•The move will also see Kenya benefit from Sh2.3 billion additional funding by Unitaid.
•The project has helped to significantly reduce the access price of a three-month patient course.
Children and pregnant women with tuberculosis will now access patient-friendly treatment at a reduced cost.
This is after various partners announced plans to lower the price of rifapentine (RPT)-based treatments to prevent tuberculosis in low- and middle-income countries including Kenya.
Rifapentine is used in combination with other medicines to treat active or inactive (latent) tuberculosis.
The move by Unitaid, Aurum Institute, the Clinton Health Access Initiative (Chai) and MedAccess under the IMPAACT4TB project will also see Kenya benefit from Sh2.3 billion additional funding by Unitaid.
The additional funding will help identify the correct dosing and drug-to-drug interactions when children and pregnant women living with HIV take three months of weekly isoniazid and rifapentineor 3HP combined with dolutegravir (DTG) based Anti-Retroviral Therapy.
The funding awarded to the Aurum Institute will focus on the evidence required to ensure that children and pregnant women, including those living with HIV and household contacts have access to the latest TB prevention regimens.
Alongside evidence generation, the project will invest in ensuring countries are aware of the need for medicines for children for TB prevention that are easier to swallow and with the appropriate dose.
Currently, 3HP tablets need to be swallowed whole, which is difficult for some children and needs to be broken into pieces to dose children appropriately, limiting access to TB prevention for children.
Once new formulations are ready, governments will, in turn, need to be ready to introduce them.
“In recent years, we have come a long way towards improving access, at an affordable cost, to tuberculosis-prevention treatments that are shorter and easier to take, but supply has remained a constraint,” head of WHO Global Tuberculosis Programme Matteo Zignol said.
“This announcement will help us prevent TB among more people by ensuring that there is enough supply to meet the needs of eligible countries. Ultimately, preventing TB is critical to our ability to finally end this deadly disease."
Under the initiative, 3HP, a three-month, once-weekly oral treatment for the treatment of latent TB infection will now be available at a ceiling price of $14.25(Sh1,500).
The cost was previously as high as $333(Sh36,000).
On the other hand, Rifapentine 300 mg single tablets, used in 3HP and 1HP (a one-month, once-daily oral treatment) will be available for $33.90(Sh3,700) per 100 tablets.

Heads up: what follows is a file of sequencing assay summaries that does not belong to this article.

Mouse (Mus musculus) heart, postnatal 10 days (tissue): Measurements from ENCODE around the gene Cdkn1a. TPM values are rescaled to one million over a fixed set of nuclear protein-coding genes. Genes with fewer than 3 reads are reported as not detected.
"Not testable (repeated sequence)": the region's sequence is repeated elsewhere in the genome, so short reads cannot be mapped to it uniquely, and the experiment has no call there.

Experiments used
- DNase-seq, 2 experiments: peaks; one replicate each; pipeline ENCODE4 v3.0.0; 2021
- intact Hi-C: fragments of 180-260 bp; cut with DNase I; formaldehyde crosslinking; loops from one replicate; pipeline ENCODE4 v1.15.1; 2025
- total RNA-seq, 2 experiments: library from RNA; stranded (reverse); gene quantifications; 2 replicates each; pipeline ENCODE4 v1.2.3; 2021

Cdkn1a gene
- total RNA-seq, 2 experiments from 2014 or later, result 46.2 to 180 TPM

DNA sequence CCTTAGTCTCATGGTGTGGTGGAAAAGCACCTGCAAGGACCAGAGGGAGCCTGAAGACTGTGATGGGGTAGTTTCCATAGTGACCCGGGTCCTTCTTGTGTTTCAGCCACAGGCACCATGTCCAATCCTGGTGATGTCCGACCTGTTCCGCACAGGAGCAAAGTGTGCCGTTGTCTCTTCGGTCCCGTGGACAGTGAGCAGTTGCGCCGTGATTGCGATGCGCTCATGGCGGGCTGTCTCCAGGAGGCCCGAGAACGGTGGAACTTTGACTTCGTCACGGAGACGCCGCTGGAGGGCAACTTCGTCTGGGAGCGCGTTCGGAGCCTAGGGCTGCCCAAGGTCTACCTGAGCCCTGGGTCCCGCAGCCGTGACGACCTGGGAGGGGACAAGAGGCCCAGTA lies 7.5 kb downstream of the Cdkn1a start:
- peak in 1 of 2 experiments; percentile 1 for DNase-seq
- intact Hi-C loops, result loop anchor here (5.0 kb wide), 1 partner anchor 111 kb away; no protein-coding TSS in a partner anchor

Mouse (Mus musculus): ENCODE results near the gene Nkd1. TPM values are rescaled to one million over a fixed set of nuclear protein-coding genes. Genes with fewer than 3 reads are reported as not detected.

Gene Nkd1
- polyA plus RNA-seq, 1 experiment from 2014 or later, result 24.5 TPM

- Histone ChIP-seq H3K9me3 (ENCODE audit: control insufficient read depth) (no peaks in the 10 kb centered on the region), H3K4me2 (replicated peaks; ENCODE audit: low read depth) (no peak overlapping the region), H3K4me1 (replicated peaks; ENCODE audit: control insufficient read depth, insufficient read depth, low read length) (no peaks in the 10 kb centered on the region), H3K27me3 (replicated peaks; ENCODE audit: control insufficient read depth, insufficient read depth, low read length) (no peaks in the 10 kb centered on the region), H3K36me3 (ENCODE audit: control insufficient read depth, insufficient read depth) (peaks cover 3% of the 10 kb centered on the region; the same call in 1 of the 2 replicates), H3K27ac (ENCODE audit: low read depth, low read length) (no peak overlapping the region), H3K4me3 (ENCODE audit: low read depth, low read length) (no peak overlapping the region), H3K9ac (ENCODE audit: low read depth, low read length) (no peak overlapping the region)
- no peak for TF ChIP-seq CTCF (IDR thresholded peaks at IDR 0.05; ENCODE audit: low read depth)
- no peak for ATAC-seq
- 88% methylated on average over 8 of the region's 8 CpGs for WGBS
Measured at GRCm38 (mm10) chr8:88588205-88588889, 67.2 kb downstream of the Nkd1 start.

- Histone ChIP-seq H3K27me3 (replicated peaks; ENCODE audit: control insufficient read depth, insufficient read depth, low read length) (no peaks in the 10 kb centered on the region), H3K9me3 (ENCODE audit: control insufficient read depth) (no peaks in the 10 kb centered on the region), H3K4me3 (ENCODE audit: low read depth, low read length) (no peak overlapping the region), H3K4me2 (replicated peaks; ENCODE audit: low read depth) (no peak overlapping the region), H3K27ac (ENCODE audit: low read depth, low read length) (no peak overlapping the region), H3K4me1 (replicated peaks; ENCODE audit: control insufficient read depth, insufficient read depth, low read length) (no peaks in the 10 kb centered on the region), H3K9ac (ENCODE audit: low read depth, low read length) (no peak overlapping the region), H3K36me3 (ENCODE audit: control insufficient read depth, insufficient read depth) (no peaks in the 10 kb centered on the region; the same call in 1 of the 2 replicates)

Launched in 2017, the IMPAACT4TB project has focused on the introduction of shorter, rifapentine-based TB prevention treatment options that are associated with higher treatment adherence, completion, and outcomes.
Working with global partners and manufacturers, the project has helped to significantly reduce the access price of a three-month patient course of weekly rifapentine and isoniazid, from $72(Sh7,300) to below $15(Sh1,500).
"We expect this desperately needed child-friendly formulation to be ready for distribution by no later than the end of 2024,” Mike Frick from the Treatment Action Group said.
“To ensure countries are prepared to order these new regimens once they are ready we’re already starting to raise awareness among communities and eligible populations that currently do not have access to optimal TPT regimens.”
The Increasing Market and Public Health Outcomes Through Scaling Up Affordable Access Models of Short Course Preventive Therapy For TB (IMPAACT4TB) consortium is led by the Aurum Institute and comprised of the Chai, Johns Hopkins University, KNCV the Dutch TB Foundation and TAG.
According to data by Unitaid and WHO, in 2020 alone, more than 1.5 million people died from TB, while around 10 million people fell ill from the disease globally.
About one-quarter of the world’s population is infected with a latent form of TB that causes no symptoms and is not contagious.
Without treatment, five to 10 per cent of those infected will develop active TB, which causes severe illness and can be transmitted from person to person through the air.
TB prevention treatment regimens like 1HP and 3HP lower the risk of progression to TB in people at risk, including children, pregnant women and people living with HIV.
(Edited by Tabnacha O)